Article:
“I felt a call. The stories about the [Norse] gods made sense.” Did this come from a Marvel movie? Perhaps a popular fantasy novel? I’m afraid not. This is Jessica Roesner speaking, a recent convert for the ASU – the Asatru Folk Assembly, a cult based on Norse mysticism. They worship the Norse god Asatru in their new “hof” in Brownsville, California.

Another Asatruar (the apparent appellation for a worshiper of Asatru), Thorgrun Thompson-Odden said, “This is a centering for us. It is like a home. There is a power here in the forest. You can feel it. This is ours. We don’t have to leave it. We can build on it.” The founding of their worship site marks a trend we’ve commented on before: the growing popularity of paganism.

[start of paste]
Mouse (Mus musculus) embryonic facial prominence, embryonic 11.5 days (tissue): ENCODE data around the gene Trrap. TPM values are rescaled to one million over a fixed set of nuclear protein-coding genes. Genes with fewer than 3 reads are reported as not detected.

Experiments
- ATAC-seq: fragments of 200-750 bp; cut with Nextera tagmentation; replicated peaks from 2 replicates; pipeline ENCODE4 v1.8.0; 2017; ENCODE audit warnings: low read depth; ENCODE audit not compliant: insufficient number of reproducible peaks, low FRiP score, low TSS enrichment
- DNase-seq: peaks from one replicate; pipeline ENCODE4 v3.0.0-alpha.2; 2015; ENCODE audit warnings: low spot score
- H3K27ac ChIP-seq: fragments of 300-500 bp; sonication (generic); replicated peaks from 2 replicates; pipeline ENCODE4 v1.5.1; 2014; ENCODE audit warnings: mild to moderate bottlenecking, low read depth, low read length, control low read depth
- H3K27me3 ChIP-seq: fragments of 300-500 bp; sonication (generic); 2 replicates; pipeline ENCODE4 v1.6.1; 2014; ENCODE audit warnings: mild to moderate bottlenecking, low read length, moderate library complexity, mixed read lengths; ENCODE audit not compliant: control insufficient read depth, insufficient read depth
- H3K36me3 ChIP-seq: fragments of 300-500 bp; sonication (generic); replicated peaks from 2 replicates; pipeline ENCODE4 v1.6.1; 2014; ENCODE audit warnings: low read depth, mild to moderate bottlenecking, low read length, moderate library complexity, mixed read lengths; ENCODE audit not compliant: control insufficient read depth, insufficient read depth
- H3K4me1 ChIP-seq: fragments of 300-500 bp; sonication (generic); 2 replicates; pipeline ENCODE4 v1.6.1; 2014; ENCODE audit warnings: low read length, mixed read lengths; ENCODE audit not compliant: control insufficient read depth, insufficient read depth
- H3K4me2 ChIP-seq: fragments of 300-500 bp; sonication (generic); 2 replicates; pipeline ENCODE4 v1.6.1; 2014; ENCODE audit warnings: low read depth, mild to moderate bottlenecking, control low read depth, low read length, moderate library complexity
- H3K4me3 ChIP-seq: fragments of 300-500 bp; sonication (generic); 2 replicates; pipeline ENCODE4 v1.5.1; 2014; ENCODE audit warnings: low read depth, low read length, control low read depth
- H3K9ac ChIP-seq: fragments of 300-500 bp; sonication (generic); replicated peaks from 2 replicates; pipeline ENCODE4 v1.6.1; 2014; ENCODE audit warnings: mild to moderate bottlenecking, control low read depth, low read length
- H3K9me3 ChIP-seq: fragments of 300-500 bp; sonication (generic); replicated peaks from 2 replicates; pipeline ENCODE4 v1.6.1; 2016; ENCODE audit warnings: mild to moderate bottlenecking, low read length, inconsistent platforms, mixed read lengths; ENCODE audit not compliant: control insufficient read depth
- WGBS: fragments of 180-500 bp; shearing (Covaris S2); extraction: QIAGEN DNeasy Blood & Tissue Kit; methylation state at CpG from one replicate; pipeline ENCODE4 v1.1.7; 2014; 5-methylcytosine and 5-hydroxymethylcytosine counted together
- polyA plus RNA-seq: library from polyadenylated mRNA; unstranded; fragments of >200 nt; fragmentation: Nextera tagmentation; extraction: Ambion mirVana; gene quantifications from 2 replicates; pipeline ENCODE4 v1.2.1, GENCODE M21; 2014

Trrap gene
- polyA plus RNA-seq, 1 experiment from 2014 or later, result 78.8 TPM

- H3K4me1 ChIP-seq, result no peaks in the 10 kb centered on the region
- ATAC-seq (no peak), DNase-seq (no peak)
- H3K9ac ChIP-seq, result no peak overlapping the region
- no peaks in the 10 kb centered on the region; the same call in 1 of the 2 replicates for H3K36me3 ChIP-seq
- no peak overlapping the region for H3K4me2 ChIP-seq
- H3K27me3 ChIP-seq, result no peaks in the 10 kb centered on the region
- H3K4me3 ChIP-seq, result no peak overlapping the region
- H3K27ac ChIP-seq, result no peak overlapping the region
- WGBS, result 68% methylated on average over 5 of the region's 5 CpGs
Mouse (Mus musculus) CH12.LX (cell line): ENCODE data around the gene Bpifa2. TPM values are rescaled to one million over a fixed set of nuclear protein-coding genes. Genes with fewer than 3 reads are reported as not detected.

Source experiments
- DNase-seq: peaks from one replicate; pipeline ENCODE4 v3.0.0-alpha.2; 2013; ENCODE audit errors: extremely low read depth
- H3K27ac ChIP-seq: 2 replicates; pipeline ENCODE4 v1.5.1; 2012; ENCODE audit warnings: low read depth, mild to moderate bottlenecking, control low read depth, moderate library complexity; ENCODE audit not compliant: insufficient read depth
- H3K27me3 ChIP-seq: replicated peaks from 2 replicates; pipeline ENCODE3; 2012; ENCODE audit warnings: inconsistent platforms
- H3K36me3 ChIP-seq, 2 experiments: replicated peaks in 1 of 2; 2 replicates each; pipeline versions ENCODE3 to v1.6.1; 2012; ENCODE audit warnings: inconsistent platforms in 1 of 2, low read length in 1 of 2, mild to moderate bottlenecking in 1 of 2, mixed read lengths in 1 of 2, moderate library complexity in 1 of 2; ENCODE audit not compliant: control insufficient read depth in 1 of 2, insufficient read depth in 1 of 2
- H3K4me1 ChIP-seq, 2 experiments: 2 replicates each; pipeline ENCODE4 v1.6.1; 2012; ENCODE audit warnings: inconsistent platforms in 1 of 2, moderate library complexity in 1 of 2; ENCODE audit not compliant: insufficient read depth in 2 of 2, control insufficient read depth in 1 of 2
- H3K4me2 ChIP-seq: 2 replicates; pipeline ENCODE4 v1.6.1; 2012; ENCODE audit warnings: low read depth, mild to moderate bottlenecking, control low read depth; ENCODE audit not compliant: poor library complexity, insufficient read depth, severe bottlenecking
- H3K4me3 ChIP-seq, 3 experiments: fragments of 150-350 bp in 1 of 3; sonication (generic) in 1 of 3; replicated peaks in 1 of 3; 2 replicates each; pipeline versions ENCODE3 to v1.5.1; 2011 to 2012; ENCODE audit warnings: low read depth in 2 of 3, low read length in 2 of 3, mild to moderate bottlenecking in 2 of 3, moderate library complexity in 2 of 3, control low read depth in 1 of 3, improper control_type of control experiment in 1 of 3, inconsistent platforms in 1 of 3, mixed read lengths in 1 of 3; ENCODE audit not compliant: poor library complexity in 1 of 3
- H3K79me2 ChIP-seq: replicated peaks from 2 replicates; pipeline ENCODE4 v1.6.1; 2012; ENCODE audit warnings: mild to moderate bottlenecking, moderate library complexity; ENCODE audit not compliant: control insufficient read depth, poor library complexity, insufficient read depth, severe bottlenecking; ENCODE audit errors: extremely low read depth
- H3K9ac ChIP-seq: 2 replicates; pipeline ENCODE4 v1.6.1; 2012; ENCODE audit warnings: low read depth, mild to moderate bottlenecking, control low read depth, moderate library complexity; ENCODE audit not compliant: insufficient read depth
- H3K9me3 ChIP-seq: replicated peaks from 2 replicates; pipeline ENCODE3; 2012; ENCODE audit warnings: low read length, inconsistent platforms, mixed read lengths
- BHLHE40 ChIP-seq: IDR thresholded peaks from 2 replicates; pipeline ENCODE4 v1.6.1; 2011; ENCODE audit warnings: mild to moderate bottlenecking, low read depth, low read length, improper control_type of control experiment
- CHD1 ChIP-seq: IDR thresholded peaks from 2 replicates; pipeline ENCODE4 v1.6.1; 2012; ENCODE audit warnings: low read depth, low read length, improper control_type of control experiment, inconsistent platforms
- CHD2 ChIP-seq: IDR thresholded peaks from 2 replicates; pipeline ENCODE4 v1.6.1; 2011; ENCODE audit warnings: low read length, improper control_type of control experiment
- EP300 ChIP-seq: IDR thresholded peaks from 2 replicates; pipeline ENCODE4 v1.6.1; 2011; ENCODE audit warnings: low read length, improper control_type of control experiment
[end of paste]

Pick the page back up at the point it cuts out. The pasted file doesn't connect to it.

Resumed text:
But hold on a second. Which Norse stories, exactly, make so much sense to Jessica? That the world was created from the dead body of a giant, the sea from its blood, and the clouds from its brain? Or that maggots from that dead body turned into dwarves that now live in caves under the earth? Or maybe that the wolf-sons of a witch chase the sun and moon around the sky to make night and day? Hard to say.

How are people being drawn into this sort of pagan nonsense, all the while turning a blind eye to real, life-giving hope? A recent piece from NY Mag gives some clues: “The Powerful Appeal of Modern Witchcraft – Even for a Skeptic.” The thirst for community, self-fulfillment, and “something new” certainly all play a large role, but ultimately, G.K. Chesterton put it best: “When men choose not to believe in God, they do not thereafter believe in nothing. They then become capable of believing in anything.”

Image Credit: sharkhats